Why We Should Fear a North Korean Nuclear Attack, Explained

This undated file photo distributed Sept. 3, 2017, by the North Korean government, shows North Korean leader Kim Jong Un, second from right, at an undisclosed location in North Korea.  (Korean Central News Agency/Korea News Service via AP)
This undated file photo distributed Sept. 3, 2017, by the North Korean government, shows North Korean leader Kim Jong Un, second from right, at an undisclosed location in North Korea. (Korean Central News Agency/Korea News Service via AP)

As tensions continue to rise between Pyongyang and Washington, D.C., over North Korea’s ballistic missile and nuclear testing, arms-control experts are engaging in very sobering debates concerning America’s capacity to defend itself against full-scale nuclear attack.

Verdict: It can’t.

For example, the United States’ Ground-Based Midcourse Defense system, or GMD, which is designed to intercept intercontinental ballistic missiles from North Korea and elsewhere, is woefully suspect. Its testing record is 10 out of 18 attempts. To break this down in very simple terms, anything less than 100 percent is failure. Meanwhile, North Korea has conducted six nuclear tests since 2006, a very high number for a nation that vows to wipe America off the face of the earth. To put this in perspective, America’s last nuclear test was in 1992; Russia’s was back in 1990.


It is unknown how many nuclear warheads North Korea has exactly (some estimates have the figure between 10 and 60), but it would be foolhearted to assume that its nuclear scientists haven’t figured out how to fit them onto ballistic missiles that can reach the continental United States. If, in fact, North Korea has just 10 ICBMs that can reach America and fires them all at once, nuclear arms experts told The Root there is no guarantee that GMD can stop all of them.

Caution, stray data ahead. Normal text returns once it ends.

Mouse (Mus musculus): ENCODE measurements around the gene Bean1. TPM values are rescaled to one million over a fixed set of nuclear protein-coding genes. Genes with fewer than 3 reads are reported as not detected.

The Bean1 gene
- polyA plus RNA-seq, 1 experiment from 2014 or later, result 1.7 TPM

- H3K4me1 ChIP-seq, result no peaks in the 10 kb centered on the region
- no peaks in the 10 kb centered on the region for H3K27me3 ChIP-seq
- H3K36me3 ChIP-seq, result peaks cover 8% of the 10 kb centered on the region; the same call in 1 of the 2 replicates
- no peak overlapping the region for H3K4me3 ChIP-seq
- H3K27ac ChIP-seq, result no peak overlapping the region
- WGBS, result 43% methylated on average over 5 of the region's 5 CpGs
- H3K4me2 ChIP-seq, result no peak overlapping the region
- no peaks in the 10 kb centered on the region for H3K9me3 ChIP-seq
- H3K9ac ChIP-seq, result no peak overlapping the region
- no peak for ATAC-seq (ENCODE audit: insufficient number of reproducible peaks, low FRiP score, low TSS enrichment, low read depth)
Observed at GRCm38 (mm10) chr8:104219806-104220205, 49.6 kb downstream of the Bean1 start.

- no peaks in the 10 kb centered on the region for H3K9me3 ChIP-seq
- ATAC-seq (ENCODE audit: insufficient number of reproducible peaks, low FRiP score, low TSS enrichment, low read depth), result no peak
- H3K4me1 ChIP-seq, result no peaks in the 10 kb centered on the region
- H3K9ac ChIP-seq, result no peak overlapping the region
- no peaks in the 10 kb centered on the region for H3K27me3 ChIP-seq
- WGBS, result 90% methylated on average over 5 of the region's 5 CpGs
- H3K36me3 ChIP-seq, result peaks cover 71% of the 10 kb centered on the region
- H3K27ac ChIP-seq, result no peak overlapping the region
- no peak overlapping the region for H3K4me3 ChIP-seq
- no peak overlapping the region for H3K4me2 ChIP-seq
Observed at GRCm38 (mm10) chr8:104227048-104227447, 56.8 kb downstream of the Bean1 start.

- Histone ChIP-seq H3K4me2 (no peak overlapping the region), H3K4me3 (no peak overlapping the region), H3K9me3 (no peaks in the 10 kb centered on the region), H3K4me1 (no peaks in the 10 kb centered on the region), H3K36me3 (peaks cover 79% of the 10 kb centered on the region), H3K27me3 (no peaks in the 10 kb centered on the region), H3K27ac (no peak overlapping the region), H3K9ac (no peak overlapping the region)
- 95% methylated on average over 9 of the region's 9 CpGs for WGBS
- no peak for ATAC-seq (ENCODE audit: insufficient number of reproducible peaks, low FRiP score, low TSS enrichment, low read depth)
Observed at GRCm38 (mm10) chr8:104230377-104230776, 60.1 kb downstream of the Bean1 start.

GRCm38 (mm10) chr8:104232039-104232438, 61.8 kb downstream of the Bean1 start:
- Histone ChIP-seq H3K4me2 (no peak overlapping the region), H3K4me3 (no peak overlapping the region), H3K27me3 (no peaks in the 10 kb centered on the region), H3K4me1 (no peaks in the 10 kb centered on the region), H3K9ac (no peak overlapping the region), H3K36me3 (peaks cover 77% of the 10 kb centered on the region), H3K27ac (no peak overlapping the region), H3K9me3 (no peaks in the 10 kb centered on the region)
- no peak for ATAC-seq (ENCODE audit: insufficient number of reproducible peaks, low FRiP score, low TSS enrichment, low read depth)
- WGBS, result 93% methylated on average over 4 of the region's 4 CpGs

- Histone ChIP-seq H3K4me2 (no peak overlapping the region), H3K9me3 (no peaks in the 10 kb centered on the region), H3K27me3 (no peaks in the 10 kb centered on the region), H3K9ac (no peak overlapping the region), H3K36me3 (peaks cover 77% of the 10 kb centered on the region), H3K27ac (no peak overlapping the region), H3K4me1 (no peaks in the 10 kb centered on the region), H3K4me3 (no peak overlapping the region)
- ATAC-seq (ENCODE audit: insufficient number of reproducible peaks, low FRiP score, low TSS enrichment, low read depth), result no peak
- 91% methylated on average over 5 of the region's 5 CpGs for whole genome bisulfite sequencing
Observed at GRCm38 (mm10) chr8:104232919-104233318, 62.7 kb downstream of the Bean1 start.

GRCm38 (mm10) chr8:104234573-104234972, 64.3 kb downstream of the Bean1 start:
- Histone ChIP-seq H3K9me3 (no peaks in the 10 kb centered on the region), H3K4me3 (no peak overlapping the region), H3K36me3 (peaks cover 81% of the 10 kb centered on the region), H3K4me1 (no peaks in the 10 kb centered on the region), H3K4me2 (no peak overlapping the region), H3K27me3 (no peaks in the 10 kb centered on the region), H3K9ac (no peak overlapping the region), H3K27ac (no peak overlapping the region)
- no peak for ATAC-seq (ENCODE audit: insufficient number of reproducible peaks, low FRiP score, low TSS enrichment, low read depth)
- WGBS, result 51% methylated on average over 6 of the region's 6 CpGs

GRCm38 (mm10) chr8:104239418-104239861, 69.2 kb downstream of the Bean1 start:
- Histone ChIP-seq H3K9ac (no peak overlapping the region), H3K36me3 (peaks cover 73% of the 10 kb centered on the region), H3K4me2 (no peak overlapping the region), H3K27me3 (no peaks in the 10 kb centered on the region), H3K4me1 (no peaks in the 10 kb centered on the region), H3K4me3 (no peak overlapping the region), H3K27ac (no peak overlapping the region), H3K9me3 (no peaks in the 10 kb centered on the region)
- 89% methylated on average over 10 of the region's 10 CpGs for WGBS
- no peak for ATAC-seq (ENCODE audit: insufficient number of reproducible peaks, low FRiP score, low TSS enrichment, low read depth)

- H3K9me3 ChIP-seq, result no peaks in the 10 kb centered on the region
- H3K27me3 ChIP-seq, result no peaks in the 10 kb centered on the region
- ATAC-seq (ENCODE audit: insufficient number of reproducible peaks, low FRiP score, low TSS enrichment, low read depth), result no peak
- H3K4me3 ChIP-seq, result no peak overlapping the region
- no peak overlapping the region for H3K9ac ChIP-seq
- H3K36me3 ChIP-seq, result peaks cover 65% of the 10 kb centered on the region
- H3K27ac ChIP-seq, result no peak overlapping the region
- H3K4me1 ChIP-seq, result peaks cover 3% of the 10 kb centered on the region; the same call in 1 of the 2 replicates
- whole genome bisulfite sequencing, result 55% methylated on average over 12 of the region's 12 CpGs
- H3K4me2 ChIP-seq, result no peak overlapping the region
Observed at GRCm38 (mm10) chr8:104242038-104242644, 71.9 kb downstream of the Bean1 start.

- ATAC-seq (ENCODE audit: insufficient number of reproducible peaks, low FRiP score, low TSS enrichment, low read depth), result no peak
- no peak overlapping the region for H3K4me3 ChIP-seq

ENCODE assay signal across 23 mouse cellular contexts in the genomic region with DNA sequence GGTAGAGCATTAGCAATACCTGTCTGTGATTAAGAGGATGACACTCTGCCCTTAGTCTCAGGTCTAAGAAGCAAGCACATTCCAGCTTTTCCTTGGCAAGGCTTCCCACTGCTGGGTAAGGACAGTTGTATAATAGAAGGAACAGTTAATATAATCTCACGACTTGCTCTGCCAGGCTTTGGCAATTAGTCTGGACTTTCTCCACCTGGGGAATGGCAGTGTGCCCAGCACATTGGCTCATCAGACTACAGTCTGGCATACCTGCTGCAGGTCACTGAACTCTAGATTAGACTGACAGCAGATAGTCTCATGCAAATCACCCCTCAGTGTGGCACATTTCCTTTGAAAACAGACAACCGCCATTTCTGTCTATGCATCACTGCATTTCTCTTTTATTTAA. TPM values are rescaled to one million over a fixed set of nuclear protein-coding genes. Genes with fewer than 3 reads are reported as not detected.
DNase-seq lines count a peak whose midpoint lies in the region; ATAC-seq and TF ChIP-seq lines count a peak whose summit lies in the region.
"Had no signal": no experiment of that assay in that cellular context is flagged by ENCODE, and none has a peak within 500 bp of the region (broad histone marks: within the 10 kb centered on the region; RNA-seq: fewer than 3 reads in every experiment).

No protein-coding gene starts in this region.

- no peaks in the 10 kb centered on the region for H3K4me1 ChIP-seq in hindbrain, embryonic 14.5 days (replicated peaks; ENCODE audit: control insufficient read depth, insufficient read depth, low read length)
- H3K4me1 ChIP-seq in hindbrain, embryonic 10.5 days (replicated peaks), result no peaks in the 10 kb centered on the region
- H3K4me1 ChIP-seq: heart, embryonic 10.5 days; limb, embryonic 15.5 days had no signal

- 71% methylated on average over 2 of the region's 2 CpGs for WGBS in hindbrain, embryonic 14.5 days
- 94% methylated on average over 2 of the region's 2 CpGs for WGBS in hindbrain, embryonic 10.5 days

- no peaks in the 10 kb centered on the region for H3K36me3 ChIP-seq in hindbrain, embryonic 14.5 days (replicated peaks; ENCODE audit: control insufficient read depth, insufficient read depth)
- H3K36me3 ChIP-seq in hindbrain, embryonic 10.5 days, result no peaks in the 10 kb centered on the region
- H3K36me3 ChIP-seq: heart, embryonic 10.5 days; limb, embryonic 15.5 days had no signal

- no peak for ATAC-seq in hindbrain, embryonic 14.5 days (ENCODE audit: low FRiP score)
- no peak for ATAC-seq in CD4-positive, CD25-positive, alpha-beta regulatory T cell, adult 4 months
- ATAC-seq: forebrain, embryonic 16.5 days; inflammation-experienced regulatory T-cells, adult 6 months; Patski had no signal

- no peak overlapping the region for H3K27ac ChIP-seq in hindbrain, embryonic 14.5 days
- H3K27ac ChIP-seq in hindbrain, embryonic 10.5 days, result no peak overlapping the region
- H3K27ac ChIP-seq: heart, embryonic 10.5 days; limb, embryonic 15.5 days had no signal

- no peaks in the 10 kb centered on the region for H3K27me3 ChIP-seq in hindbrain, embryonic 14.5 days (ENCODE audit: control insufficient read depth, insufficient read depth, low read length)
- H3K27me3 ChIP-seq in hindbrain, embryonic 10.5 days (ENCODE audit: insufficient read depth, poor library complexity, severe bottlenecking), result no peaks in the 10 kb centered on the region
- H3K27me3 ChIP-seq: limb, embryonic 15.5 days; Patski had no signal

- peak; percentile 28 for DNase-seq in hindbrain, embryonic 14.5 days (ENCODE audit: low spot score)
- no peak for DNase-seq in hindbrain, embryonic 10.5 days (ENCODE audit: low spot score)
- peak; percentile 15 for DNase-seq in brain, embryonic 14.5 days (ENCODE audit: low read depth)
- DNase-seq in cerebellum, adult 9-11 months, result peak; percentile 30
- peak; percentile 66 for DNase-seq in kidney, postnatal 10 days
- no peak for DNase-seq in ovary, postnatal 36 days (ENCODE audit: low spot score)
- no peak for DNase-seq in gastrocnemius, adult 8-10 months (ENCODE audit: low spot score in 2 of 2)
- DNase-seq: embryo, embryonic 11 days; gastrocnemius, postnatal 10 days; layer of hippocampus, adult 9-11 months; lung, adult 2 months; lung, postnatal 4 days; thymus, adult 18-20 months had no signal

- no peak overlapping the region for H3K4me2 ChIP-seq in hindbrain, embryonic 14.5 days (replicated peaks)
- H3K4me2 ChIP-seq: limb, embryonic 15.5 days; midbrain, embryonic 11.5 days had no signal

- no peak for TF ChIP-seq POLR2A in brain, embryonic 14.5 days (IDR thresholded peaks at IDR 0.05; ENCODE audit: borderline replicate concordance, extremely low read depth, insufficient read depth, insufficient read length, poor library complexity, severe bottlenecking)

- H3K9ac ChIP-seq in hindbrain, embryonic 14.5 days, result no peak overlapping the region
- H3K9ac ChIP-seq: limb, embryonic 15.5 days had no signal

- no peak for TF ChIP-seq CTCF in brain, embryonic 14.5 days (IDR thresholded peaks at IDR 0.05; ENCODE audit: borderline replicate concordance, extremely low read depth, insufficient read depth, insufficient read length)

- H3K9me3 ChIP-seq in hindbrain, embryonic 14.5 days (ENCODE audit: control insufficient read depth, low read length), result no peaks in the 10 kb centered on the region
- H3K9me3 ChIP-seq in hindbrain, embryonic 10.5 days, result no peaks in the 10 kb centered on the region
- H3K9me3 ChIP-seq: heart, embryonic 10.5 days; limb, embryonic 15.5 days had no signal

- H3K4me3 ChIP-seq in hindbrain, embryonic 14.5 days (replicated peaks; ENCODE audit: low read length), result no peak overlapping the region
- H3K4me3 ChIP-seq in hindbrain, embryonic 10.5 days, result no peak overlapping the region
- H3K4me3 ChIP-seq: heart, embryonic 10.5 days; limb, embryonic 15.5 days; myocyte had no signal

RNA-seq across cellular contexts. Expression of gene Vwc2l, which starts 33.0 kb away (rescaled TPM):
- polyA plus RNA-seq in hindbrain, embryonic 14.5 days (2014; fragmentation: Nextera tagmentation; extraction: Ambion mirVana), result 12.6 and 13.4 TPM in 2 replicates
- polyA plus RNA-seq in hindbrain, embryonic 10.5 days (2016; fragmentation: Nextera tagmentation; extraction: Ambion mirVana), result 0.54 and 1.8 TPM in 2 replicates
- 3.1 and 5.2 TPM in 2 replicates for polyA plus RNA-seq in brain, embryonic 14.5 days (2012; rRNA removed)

Below, we break down the stakes of a possible nuclear battle between the United States and North Korea and why we aren’t as safe as we think we are.

1. What is an ICBM and what kind does North Korea have?

An ICBM is a missile with a range between 3,000 and upward of 10,000 miles. Keep in mind that there are intermediate-range ballistic missiles (IRBMs), medium-range ballistic missiles (MRBMs) and short-range ballistic missiles (SRBMs) that travel shorter distances. But we’ll just deal with ICBMs for now.


ICBMs can be launched from submarines, underground missile silos and heavy trucks. Their trajectory is a ballistic one, which means it goes up into space and back down to Earth via its re-entry vehicle or warhead. The warhead is the part that separates from the missile, which boosts it into space, re-enters the Earth’s atmosphere and travels at speeds upward of 20,000 mph toward its target, most likely a city. An example of an ICBM would be America’s silo-launched Minute Man III.

Here’s an animation of its launch and trajectory toward its target below: